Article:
Remote Desktop Stopped Working in May 2018

The Problem

After applying security updates to a Microsoft Windows workstation in May 2018, you now get a peculiar error trying to connect to another Windows computer using Remote Desktop Connection:

RDP Error

The Solution, In Brief

To fix this particular situation, do one of the following, in order of desirability:

  1. Apply Windows security updates through at least March 2018 to the target computer (Windows 7 or Windows Server 2008 or later only).
  2. If you can't update the target computer, you can enable the option to "Allow connections from computers running any version of Remote Desktop" on the target. But, if your connection could possibly be exposed to a man-in-the-middle compromise, plan for updating the target.
  3. If you can't update or reconfigure the target computer, set this registry key on your client computer, and reboot:

    KeyHKLM \ Software \ Microsoft \ Windows \ CurrentVersion \ Policies \ System \ CredSSP \ Parameters
    DWORD ValueAllowEncryptionOracle
    You can also set this via Group Policy (details below). If you ever access computers via Remote Desktop over a connection that could be exposed to a man-in-the-middle compromise, plan for updating the target computers, and remove this registry or policy setting when done.

More Information

In March 2018, Microsoft announced a newly discovered vulnerability in the CredSSP protocol, which is used by Remote Desktop Connection to authenticate your password or smart card using Network Level Authentication (NLA). The flaw could allow someone to capture your credentials if he has access to the traffic between your client computer and the target.

The fix involves:

  1. Updating the CredSSP protocol to enable "encryption oracle remediation", and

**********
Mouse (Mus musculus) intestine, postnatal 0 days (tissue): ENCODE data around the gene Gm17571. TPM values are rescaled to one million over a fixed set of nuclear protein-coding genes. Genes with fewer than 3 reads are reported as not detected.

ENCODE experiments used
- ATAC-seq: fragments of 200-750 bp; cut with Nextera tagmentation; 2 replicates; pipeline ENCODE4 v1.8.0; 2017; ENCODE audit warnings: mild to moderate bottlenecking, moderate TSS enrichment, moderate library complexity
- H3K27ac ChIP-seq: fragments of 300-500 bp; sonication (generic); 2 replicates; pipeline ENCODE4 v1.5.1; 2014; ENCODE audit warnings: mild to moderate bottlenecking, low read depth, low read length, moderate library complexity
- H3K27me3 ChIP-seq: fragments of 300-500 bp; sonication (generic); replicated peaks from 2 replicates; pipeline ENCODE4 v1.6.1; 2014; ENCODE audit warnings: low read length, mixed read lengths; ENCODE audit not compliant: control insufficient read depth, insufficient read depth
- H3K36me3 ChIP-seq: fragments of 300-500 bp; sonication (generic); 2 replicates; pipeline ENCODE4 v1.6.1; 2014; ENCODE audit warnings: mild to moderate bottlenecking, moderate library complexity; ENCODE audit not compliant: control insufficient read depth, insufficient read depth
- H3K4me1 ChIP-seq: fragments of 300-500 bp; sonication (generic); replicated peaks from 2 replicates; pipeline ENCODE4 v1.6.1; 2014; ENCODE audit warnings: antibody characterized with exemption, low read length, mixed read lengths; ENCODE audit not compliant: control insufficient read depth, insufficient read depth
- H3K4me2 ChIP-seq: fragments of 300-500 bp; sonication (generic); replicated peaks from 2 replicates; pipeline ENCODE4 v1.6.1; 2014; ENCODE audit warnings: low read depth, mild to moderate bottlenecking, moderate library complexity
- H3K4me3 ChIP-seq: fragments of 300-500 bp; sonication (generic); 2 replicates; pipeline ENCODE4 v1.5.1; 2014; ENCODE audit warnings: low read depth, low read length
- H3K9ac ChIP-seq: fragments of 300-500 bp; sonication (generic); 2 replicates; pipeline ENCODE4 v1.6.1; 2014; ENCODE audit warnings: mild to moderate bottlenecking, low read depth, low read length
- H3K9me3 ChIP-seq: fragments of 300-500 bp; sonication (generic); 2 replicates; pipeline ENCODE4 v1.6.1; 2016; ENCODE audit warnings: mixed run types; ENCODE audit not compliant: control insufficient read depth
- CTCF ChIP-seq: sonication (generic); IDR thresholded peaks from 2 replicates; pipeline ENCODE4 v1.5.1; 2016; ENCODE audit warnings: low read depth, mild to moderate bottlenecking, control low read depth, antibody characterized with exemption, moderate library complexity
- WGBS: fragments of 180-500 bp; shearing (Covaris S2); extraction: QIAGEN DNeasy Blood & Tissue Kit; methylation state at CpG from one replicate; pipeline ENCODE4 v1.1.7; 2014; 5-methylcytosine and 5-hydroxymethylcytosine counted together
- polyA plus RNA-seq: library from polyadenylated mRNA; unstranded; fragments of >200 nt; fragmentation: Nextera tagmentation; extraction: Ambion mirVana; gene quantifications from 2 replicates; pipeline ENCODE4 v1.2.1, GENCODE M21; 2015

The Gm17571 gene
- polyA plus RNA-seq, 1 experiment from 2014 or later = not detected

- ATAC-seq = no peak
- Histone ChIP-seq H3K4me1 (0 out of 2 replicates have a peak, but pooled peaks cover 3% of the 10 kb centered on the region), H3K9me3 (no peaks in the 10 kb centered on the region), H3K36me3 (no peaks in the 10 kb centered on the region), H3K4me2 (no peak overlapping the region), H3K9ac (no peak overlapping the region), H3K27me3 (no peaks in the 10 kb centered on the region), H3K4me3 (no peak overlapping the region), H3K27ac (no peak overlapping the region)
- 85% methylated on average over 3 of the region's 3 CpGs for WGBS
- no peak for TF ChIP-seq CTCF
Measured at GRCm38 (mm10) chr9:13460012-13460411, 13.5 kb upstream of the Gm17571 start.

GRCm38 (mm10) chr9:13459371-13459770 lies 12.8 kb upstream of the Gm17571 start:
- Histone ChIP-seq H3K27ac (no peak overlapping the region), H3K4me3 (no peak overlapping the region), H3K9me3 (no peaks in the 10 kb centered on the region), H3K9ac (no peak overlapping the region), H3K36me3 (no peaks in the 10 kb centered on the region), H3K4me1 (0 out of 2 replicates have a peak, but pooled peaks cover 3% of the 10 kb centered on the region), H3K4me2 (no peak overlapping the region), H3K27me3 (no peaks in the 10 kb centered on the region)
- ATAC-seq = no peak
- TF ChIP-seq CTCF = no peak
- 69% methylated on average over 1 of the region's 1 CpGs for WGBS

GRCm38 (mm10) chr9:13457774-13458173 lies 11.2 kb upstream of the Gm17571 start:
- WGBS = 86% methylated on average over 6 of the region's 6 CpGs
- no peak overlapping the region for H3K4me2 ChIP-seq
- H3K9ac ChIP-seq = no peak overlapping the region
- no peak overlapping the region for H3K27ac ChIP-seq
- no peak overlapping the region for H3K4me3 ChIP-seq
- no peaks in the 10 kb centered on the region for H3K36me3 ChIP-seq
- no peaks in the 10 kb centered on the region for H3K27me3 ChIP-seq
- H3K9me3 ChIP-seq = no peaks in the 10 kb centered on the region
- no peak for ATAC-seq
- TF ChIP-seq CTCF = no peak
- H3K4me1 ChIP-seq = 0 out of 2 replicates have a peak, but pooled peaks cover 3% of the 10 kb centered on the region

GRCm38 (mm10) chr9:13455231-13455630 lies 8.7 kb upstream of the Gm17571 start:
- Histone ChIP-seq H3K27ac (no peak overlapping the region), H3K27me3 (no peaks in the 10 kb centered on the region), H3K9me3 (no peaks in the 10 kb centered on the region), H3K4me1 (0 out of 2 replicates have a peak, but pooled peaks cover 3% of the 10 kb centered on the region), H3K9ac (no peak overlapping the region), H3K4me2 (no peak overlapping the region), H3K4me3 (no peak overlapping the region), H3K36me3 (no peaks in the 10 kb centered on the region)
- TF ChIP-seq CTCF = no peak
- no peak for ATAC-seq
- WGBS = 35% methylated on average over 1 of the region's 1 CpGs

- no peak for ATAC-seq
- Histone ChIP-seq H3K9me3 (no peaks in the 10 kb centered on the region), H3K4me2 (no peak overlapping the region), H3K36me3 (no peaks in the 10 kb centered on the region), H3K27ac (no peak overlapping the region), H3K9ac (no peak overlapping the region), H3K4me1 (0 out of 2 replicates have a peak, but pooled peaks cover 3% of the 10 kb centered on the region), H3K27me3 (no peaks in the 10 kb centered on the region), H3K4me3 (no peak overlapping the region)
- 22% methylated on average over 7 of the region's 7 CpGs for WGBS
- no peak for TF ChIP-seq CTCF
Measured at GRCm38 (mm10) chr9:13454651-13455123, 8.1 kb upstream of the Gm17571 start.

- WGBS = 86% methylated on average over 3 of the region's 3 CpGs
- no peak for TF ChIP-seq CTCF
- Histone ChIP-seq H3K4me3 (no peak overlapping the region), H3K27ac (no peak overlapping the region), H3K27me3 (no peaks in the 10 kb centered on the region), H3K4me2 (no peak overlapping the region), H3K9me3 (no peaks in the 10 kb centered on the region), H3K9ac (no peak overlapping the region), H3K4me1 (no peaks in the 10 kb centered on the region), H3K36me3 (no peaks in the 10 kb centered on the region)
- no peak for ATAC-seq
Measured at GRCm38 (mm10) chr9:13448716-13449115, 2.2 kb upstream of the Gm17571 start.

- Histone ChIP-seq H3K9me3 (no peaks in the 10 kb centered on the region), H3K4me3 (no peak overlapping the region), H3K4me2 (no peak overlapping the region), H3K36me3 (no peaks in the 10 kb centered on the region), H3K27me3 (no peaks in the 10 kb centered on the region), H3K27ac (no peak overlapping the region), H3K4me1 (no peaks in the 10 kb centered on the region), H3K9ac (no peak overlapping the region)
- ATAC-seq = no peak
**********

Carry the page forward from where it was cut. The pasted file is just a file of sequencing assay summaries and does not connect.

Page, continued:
2. Updating the Remote Desktop software to use this new function.

The first security updates were released on March 13, 2018. If both the client and target computers are updated, the connection will be safe. If either client or target are not updated, either the client will connect using the vulnerable older protocol, or the connection will be blocked.

This update provided a new registry setting, and a related Group Policy template item, to control whether an updated computer can fall back to the outdated protocol when making a connection to or from an outdated computer, or whether the connection will fail. The registry key is given above. The Group Policy setting is in Computer Configuration \ Policies \ Administrative Templates \ System \ Credentials Delegation, and the setting itself is Encryption Oracle Remediation. The values and their functions are:

  • Force Updated Clients (registry value 0): This is intended to apply to a target computer. This will only be set if an administrator specifically configures it.

    When set on a target computer, CredSSP will only allow connections from clients using the updated protocol.

    If the target also requires Network Level Authentication (NLA), and you attempt to connect from an unpatched Remote Desktop client, the connection will always fail (time out). If the target allows Remote Desktop connections without using NLA, the connection may or may not succeed (depending on the version of Windows). But, not using NLA for Remote Desktop presents its own set of vulnerabilities, so it would only make sense to enable Force Updated Clients but allow non-NLA connections to the same server in particular situations (mixed environments, third-party applications that use CredSSP, etc.).